- Research article
- Open Access
- Open Peer Review
Two-stage revision surgery with preformed spacers and cementless implants for septic hip arthritis: a prospective, non-randomized cohort study
© Romanò et al; licensee BioMed Central Ltd. 2011
- Received: 18 September 2010
- Accepted: 16 May 2011
- Published: 16 May 2011
Outcome data on two-stage revision surgery for deep infection after septic hip arthritis are limited and inconsistent. This study presents the medium-term results of a new, standardized two-stage arthroplasty with preformed hip spacers and cementless implants in a consecutive series of adult patients with septic arthritis of the hip treated according to a same protocol.
Nineteen patients (20 hips) were enrolled in this prospective, non-randomized cohort study between 2000 and 2008. The first stage comprised femoral head resection, debridement, and insertion of a preformed, commercially available, antibiotic-loaded cement hip spacer. After eradication of infection, a cementless total hip arthroplasty was implanted in the second stage. Patients were assessed for infection recurrence, pain (visual analog scale [VAS]) and hip joint function (Harris Hip score).
The mean time between first diagnosis of infection and revision surgery was 5.8 ± 9.0 months; the average duration of follow up was 56.6 (range, 24 - 104) months; all 20 hips were successfully converted to prosthesis an average 22 ± 5.1 weeks after spacer implantation. Reinfection after total hip joint replacement occurred in 1 patient. The mean VAS pain score improved from 48 (range, 35 - 84) pre-operatively to 18 (range, 0 - 38) prior to spacer removal and to 8 (range, 0 - 15) at the last follow-up assessment after prosthesis implantation. The average Harris Hip score improved from 27.5 before surgery to 61.8 between the two stages to 92.3 at the final follow-up assessment.
Satisfactory outcomes can be obtained with two-stage revision hip arthroplasty using preformed spacers and cementless implants for prosthetic hip joint infections of various etiologies.
- Septic Arthritis
- Cement Spacer
- Cementless Implant
- Space Implantation
- Space Removal
Primary septic arthritis in adults is a rare, but potentially devastating disease. The key factor in the selection of the type of surgery is symptom duration. Early onset of infection can be treated with radical open or arthroscopic debridement. Failure rates after debridement increase rapidly in the first days after onset of symptoms  and more radical surgery may be required as joint damage takes place. Resection hip arthroplasty helps to eradicate the infection but leaves the patient with a leg length discrepancy, dependency on ambulatory aids, and variable pain relief [2, 3].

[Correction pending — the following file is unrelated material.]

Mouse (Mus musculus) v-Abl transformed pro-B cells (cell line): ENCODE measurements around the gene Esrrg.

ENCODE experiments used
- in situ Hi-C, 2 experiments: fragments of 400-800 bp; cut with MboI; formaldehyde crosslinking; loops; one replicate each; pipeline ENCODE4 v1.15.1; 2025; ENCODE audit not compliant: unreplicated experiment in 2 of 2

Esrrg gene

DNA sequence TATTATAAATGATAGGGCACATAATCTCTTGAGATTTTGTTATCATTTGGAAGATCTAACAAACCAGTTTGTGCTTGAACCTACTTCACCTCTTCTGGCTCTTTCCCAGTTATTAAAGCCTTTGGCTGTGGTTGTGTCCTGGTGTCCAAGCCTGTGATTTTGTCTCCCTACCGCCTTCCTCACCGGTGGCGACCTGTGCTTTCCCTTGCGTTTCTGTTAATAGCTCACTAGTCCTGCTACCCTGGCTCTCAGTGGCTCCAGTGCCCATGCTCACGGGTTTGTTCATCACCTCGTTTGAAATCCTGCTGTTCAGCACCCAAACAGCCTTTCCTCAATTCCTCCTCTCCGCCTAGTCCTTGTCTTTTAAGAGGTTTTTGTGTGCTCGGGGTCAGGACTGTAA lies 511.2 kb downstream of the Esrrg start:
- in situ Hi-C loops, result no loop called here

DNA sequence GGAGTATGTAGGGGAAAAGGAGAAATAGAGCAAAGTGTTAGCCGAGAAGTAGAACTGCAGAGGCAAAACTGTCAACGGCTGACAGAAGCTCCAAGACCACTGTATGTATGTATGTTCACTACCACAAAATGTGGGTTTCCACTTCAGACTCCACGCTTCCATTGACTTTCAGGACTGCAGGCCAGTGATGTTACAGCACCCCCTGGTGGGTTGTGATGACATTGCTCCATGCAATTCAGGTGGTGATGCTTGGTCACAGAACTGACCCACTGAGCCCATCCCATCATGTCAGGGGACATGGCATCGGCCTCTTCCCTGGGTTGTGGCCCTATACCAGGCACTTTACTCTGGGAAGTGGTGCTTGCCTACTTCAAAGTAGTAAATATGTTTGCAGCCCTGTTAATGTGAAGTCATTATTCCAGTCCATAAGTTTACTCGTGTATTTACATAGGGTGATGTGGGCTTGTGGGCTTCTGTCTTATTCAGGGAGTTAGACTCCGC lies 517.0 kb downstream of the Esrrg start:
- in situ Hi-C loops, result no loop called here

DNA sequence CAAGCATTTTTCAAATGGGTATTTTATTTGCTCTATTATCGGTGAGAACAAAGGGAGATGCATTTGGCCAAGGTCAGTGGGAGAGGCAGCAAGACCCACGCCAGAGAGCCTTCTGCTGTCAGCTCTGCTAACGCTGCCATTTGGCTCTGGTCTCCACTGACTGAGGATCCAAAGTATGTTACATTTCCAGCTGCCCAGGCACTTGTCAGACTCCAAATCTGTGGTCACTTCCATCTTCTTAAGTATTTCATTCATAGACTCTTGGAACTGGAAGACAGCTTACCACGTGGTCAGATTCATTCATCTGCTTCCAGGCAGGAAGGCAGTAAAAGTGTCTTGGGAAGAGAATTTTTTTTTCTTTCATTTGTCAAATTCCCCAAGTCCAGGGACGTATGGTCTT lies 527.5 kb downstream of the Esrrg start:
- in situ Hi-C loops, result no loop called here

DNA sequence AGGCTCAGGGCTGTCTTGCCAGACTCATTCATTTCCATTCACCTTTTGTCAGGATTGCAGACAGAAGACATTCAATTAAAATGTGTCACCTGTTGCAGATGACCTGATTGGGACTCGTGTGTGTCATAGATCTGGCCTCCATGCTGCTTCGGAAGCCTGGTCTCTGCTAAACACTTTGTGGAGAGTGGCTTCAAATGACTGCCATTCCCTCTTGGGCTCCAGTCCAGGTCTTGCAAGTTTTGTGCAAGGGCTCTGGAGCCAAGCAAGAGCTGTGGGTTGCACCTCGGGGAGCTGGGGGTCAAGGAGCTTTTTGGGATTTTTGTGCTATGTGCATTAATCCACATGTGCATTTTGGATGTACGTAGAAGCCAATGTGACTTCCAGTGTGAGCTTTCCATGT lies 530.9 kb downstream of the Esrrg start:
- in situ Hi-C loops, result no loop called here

Two-stage revision with the use of an antibiotic-loaded acrylic cement spacer is a well-established procedure in the management of chronically infected total hip replacement [4–6]. Two-stage total hip arthroplasty (THA) with an interval antibiotic-loaded polymethylmetacrylate spacer has been recently proposed to clear infection and improve hip function after septic hip arthritis [7–9]. In a recent case report, Regis et al.  described successful two-stage hip reconstruction after septic arthritis with a commercially produced, preformed antibiotic-impregnated cement spacer.
The aim of this prospective, non-randomized cohort study was to assess the medium-term results in a consecutive series of patients with septic hip arthritis treated according to the same protocol that involved preformed, commercially available antibiotic-loaded cement spacers and cementless implants for two-stage reconstruction of the hip.
Pre-operative patient characteristics
Etiology of infection
Habits and co-morbidities
Smoking - Drug abuse
Smoking - Alcohol abuse
Smoking - Diabetes
Radiotherapy - Lymphedema
Smoking - Diabets
Smoking - Diabetes
All patients provided written consent to participate in the study and permission to publish clinical images. The ethics committee of Local Health Authority 1, Milan, Italy approved the study protocol.
Infection was diagnosed according to the criteria set forth by Spangehl et al.: at least three positive results for erythrocyte sedimentation, C-reactive protein, aspiration, frozen section or intraoperative cultures .
Clinical, laboratory and radiographic assessments were performed by an independent observer pre-operatively at the time of spacer removal, and at the last follow-up after reimplantation. Epidemiological data were gathered using a standard data collection form.
Clinical assessment was performed using a visual analog scale (VAS) (a 100-mm scale where 0 indicates no pain and 100 maximum tolerable pain) and the Harris Hip score . Clinical signs of recurrent infection (redness, swelling, pain, fistulae) were recorded at follow-up.
Laboratory tests included complete blood count with differential, erythrocyte sedimentation rate, C-reactive protein, urea and creatinine, and creatinine clearance test.